Worse still, Ledo’s presence seems to have fundamentally altered the dynamic in Gargantia and shattered their unlikely stability.  The designated asshat character, Pinion, has a more sinister role than it appeared – his brother was likely killed by whale squid, and in Ledo’s hatred of them he sees a natural ally in exacting some payback and getting rich in the process.  And this has emboldened Flange (Tsuda Eizou), who controls enough ships so that his departure would cripple Gargantia’s defenses, to likewise petition to leave.  In  this we see how tenuously Ganrgantia’s survival is balanced on the head of a pin, and how little it would take to effectively destroy it as a collective body.  It’s been telegraphed for a while that the Commodore, in failing health, would give way to Ridget at some point – and the crisis seems to have brought us to that moment.  She’s going to effectively face the dissolution of her country if she allows the others to leave – and it all starts with Ledo, who she likely could only prevent from departing by killing him.  It’s going to be very interesting to see how Gargantia manages to tie the larger plot in with the central theme over the next few eps – more than in most series, they’re quite distinct from each other, and we’ve already seen evidence of the narrative difficulties that’s caused.

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19 comments

  1. l

    I've figured it all out now. All this doesn't actually happen in the future, but in the past. Squids and humans fought a long, brutal war which ended in some major catastrophe that reset the planet. Now, in the current 21st century, we have Ika Musume, a descendant of Amy (who somehow copulated with a squid back then) back to exact revenge on humanity.

  2. T

    I really wish this website had a like button because I would have plus 1 ed this as many times as possible.

  3. J

    C85 FatalPulse where?

  4. That would explain an awful lot.

  5. o

    This is too much. Perhaps you can all see who is the aggressor now. This episode is just brutal, but intersting in some way.

    As for me i want simply to punish Ledo for humanity ignorance and evilness.

    @litho: Nope, he is gone neither to the future not to the past. Merely it is the present.

    You do not understand? Let me explain my theory.

    After the battle Ledo has gone, it is the fact. Hideauze (also known as whalesquids) went to Avalon and destroyed it completely. Avalon has gone into the same thing as Ledo lost (the distortion of time/space) and crashed with Earth some centuries before the things happening to Ledo are taking place.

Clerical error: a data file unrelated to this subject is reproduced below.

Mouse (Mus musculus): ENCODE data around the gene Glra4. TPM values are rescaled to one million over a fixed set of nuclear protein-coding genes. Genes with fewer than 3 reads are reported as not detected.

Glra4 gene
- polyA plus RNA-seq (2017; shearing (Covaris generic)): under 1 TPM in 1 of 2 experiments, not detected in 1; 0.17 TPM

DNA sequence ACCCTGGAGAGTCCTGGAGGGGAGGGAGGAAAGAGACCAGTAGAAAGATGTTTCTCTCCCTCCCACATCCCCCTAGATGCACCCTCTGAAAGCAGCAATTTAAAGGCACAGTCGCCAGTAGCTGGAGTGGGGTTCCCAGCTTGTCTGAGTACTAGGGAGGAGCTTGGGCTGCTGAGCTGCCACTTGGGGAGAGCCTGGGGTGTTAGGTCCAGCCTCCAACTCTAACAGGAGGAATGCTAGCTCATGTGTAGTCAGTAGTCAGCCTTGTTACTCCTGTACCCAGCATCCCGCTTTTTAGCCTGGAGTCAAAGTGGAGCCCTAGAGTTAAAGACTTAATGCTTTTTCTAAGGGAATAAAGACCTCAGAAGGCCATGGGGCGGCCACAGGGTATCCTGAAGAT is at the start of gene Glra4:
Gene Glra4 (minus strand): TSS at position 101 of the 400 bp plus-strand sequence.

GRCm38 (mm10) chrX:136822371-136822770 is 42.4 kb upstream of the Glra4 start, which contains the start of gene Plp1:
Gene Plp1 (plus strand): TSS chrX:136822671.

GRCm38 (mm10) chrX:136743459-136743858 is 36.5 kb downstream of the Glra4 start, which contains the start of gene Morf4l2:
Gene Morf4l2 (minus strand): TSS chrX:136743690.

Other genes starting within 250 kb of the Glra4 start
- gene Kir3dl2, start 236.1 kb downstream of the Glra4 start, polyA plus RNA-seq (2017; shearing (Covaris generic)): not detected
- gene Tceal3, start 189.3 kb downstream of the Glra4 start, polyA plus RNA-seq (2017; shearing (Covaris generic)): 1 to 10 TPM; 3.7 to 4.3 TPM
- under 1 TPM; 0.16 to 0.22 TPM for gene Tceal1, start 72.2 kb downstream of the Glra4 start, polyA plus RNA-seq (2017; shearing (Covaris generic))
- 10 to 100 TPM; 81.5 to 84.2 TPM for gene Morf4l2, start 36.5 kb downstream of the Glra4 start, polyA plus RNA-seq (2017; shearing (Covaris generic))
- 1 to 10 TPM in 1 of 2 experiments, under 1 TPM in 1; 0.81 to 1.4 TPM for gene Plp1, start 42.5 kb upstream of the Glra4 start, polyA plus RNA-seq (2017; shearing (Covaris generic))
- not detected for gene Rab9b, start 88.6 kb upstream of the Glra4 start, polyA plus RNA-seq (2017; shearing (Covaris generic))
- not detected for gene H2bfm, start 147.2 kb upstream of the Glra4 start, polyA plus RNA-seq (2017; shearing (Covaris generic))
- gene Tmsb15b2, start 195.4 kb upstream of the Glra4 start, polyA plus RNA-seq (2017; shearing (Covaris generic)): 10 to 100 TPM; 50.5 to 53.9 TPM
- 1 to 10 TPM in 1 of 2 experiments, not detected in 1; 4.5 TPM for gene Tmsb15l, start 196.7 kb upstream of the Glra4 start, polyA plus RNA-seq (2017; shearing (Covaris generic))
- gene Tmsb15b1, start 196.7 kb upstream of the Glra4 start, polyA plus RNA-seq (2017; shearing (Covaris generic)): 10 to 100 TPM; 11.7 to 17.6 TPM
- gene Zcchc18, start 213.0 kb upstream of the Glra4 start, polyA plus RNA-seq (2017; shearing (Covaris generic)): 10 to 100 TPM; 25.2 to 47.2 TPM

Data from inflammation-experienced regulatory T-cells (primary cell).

As Ledo awakening, he finds himself in the present day, without any communication with the base (Avalon is lost forever). The time before the battle the people in space and the people on Earth co-existed at the same time. But it was the battle changed it all.

    People of Gargantia mentioned of lost technology.

    1. Because of Sun irregularities people has gone to space (in a very ancient times). This fact is mentioned in the anime.
    2. The advanced technology of Avalon is mentioned in the anime as well. It is not said to be Avalon, but i suppose that. I think it has to be.

    About whalesquids: the DNA of squids and whales must be mixed at some time as experiment. This experiment went out of control. The whalesquids evolved and adjuste4d themselves to the environment they are existing.

  6. A

    I do just want to mention that I don't think Ridget intended to or thinks killing Ledo is a good idea because her- or anyone for that matter- killing Ledo would likely be an instant death sentence for the entire fleet. Chamber would have no reason at that point not to annihilate them.

  7. E

    It's not only Chamber, but trying to killing Ledo may create a divide among the Gargantian factions that would be exceedingly difficult to heal. Her priority is not really whether Ledo leaves or not, but whether she can hold the fleet together, or at least, enable a reunion should the separation occur.

  8. p

    This show has created a lot of dissenting views, but one thing I think there is a general consensus of is the one that you pointed out about how episode 5 (and, to a lesser extent, episode 6) really destroyed a lot of the narrative thunder of the first four episodes.

    In retrospect, what did episode 5 accomplish that episode 6 didn't? Nothing. Episode 6 managed to express the themes of Ledo feeling useless in society and trying to find his place much better than the previous one. Hell, it was even better as a fan-service episode, as is evidenced by the way that so many reviewers and online users constantly repost the animated .gifs of the three teen girls shaking their asses (a quite disturbing scene when you really think about it, considering that these are 14/15-year-olds erotically dancing in front of sailors and citizens in their 20s-50s). Plus, episode 6 actually advanced the plot and the character relationships, compared to episode 5, whose non-existence would have had no impact on these two things.

    Most important for me, episode 6 also didn't have the appalling transphobia of episode 5. Jesus, I'm still heartbroken that the show stooped that low with vulgar caricature of transgender men.

    Anyway, I'm interested in seeing where the show goes from here on out. What happened in this episode would usually be the climax of any other series, occurring maybe in episode 9 or 10. Here it is happening much earlier, so the possibilities for the show's climax are even greater.

  9. E

    Ledo is certainly heads on with his remark that the Gargantians do nothing to fight against the Hideauze, but instead fight among themselves. Unfortunately, conflict is a byproduct of having free will, a virtue that the Gargantians have been trying to teach Ledo. I would not be surprised if Ledo has to face the same thing on a personal level in the near future – his current decision to leave Gargantia is likely not a difficult one for him.